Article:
How To: Hang Art in Groups (Like Kate Spade)

How To: Hang Art in Groups (Like Kate Spade)

Maxwell Ryan
May 15, 2008

Full disclosure: I think Kate is soooooo much cooler than Andy Spade (and, yes, I'm a guy). Hilary (woman) may lose, but Kate (woman) has won. Her style seems so much more grown up, fun and exciting than his little confused downtown boy club around the corner from her SoHo store. Okay, that's harsh, but it's true (his bags are nice, but that's it). And even though I have NO USE for anything in HER store (bags, glasses, etc), I still go in there and I like it. I know, metrosexual, wierd...

(Image credit: Apartment Therapy )

This is the starting picture - the keystone - everything hangs off of it. Look how nothing maintains the horizontal line. Every pic "steps" down.

In the back of the SoHo store is a big wall of art hung in a very cool way. An eclectic assemblage, it mixes size, style, drawing and painting in a lively and convincing way. While I won't try to give tips on art buying (except that I love the Agnes Barley piece on the bottom row, right), I will try to tell you how the assemblage is so successfully mounted - and why Martha Stewart would never do it this way.

(Image credit: Apartment Therapy )

In this view, I wanted to show how all the pictures "weep" or "slope" down from that center picture.

Martha hangs pictures on horizontal lines, Kate does not. The pictures in this assembly seem - to me - to center around one picture and then "cascade" down on both sides. The genius of this is that when you have dissimilar pictures you never get into a rut trying to make them all match up. If everything is slightly off, slightly off is perfect. Take a look at my markups.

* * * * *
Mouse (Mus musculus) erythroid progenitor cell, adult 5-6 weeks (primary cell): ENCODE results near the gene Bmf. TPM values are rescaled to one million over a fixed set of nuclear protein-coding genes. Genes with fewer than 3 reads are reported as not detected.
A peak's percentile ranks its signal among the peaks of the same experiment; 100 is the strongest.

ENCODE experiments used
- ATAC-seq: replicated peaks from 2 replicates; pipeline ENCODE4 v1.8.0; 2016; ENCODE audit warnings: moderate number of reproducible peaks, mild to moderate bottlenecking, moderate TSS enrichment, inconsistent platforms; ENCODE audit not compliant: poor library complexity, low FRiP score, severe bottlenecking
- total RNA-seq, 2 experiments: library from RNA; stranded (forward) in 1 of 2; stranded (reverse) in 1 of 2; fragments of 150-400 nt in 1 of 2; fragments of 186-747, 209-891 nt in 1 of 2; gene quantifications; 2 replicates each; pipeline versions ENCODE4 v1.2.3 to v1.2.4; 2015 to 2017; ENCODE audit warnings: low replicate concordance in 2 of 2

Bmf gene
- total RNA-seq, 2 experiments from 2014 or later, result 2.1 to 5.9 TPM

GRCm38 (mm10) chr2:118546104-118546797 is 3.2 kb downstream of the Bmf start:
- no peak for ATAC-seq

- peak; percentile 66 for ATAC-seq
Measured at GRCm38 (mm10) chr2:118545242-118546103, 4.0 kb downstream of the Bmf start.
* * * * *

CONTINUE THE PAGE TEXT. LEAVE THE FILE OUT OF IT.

(Image credit: Apartment Therapy )

In this picture look at the keystone picture and how there is an X and Y axis to the whole thing. Outside of pic #1, these four pictures anchor the whole assemblage.

To do this sort of thing, you want to start on the floor with all the pics you have available:

• Choose your center pic - it doesn't need to be the biggest, but it does need to have some size.

• The center pic should be precious and needn't attract the most attention on its own.

• Move - generally - from large to small as you move to the perimeter.

• Always allow for more weight or mass on the left (it's just a rule of optics).

• "Weight" means either darkness, size or thickness (this assembly has more pics on the right, but the center pic is moved to the left of your vision so the weight is there)

• When you have your assembly set on the floor, hang from the center pic outward.

• Enjoy. Try it at home.


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